• mckenna blackshire

art but for everybody

Updated: Jul 20, 2020

by McKenna Blackshire

i’ve spent 17 years of my life screaming as i tried to express this anger and dissatisfaction only to be dismissed or criticized or spoken over. i’m used to feeling unheard. my relationship to art has always been complex but fundamental to who i am. it was through making art and seeing art that i’ve been able to understand who i am and who i want. unfortunately, even in 2020 the art community is dominated by white voices. i’ve found it kind of ironic, because i’ve seen a lot of different artist communities (whether it be zines or collectives or anything else) post vigorously about race-based activism, but the communities themselves are primarily white. and, i think its especially important to acknowledge race’s role in the art community as it is anywhere else. art is an expression of the human condition. it is not only meant to be a reflection of the structure of our world, it is also meant to challenge the conventions of it. it’s meant to force us to see the best and worst of ourselves and our communities. i love art. i love being an artist. and with that comes a sense of guilt and a sense of inferiority. it is overwhelming to constantly appear unfathomable. will the world ever see my art the way it sees the art of my white counterparts? will the world ever see me?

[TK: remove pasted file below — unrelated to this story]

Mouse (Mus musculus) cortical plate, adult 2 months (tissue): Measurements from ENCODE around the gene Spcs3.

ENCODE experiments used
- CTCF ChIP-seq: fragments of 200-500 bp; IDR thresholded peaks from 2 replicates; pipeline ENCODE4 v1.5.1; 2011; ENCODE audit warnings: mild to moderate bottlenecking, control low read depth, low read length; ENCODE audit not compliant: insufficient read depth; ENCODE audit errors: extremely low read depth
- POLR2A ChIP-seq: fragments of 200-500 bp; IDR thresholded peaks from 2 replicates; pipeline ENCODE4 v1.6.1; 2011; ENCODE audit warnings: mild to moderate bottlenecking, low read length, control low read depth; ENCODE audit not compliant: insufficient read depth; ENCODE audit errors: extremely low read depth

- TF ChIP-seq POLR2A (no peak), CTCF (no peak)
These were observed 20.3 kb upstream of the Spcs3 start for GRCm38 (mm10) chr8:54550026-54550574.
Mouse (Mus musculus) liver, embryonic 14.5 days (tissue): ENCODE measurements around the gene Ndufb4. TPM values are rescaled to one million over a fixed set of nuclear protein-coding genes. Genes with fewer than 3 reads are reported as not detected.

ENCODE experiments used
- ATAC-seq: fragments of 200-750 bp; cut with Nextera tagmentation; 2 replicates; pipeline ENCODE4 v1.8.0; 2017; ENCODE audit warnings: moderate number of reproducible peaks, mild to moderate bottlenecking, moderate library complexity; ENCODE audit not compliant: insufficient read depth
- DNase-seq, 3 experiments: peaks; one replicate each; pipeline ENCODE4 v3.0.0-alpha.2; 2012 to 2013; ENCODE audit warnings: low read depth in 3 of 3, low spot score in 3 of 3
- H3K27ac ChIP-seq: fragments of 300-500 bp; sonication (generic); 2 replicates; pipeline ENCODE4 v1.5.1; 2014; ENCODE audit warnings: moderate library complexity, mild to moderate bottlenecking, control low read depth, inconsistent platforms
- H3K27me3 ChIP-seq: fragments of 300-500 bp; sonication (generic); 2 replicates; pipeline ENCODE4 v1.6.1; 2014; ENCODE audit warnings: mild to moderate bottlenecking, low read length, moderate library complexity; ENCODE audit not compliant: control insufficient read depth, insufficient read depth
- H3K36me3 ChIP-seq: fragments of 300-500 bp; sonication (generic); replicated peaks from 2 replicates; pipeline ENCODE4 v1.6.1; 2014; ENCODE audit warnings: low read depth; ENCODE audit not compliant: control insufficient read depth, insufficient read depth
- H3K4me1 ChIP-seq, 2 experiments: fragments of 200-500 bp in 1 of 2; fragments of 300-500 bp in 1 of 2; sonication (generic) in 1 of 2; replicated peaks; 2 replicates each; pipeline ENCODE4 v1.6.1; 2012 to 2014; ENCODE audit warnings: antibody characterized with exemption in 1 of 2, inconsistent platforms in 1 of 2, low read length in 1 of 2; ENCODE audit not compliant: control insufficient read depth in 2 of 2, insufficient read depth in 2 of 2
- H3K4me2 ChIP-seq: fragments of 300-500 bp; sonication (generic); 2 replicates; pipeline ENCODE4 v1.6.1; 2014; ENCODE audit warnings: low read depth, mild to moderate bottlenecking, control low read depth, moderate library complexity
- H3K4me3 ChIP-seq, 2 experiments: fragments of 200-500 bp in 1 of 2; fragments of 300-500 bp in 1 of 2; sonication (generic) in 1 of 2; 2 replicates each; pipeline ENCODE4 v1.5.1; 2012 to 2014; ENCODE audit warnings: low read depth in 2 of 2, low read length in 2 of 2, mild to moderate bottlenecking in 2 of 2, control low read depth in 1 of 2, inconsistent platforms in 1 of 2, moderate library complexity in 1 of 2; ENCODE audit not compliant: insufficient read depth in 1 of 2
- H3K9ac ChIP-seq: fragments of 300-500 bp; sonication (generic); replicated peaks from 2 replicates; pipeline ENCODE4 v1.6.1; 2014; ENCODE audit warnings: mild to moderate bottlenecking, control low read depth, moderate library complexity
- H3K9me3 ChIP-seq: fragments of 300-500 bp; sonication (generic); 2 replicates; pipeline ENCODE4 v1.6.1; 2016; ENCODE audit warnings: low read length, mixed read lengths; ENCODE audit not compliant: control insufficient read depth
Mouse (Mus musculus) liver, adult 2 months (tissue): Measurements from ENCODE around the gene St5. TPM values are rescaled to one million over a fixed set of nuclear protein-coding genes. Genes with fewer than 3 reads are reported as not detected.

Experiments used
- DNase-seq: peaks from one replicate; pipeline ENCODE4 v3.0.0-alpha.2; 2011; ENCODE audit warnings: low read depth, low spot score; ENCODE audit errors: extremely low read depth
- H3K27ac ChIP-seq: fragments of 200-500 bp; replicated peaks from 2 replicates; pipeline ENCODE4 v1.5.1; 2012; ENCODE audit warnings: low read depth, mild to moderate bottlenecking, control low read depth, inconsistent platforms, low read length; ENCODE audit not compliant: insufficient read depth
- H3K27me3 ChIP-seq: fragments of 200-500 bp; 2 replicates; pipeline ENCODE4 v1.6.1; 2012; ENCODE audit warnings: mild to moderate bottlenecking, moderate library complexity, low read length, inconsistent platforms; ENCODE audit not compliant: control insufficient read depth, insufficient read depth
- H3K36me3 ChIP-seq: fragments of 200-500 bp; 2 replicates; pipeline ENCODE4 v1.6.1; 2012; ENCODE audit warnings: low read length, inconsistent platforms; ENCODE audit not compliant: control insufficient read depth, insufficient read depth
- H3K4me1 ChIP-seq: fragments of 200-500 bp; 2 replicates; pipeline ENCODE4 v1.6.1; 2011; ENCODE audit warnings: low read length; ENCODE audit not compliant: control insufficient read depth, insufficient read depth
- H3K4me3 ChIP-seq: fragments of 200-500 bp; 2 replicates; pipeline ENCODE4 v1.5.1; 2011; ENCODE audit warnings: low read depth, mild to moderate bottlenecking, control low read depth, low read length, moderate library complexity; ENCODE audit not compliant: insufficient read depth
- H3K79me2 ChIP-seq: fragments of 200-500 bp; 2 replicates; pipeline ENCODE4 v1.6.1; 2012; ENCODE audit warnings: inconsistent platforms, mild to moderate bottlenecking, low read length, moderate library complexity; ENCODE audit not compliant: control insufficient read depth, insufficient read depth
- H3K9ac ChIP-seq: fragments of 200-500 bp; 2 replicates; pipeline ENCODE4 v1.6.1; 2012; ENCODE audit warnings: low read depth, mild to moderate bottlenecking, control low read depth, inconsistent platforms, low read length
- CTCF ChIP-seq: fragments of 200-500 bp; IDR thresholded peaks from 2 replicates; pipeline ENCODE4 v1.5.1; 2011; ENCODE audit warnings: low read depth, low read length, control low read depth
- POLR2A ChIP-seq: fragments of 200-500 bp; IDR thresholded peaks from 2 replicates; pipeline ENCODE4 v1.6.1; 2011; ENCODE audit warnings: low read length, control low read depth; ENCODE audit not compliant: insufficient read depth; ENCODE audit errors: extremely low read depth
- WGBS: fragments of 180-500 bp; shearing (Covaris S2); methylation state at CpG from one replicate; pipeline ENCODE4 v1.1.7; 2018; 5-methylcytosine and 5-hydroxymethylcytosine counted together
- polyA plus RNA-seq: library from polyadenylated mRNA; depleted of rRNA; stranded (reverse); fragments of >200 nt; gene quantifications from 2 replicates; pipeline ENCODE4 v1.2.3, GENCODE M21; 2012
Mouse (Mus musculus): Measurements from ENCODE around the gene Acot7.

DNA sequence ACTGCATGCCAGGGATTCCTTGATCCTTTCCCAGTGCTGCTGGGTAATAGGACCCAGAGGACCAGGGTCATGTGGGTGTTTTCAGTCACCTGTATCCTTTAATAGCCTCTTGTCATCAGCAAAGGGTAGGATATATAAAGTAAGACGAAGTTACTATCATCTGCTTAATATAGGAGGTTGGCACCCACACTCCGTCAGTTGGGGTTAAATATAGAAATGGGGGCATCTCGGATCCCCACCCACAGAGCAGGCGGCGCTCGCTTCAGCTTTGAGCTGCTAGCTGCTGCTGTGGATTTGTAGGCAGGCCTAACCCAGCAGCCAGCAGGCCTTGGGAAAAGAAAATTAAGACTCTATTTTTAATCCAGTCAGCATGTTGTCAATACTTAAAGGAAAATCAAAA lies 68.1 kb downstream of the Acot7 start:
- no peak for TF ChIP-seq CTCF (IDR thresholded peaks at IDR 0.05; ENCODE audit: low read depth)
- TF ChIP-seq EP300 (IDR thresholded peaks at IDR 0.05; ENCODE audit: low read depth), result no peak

by McKenna Blackshire

mckenna is a high school senior in los angeles, california. she is passionate about film and social justice. in her free time she likes to be with her friends, listen to spotify playlists, and eat middle eastern food.

check out @officialwelooklikethis which features docuseries about the experiences of minority high school students and @universe42zine ,

a one-issue zine about adolescence in 2020s

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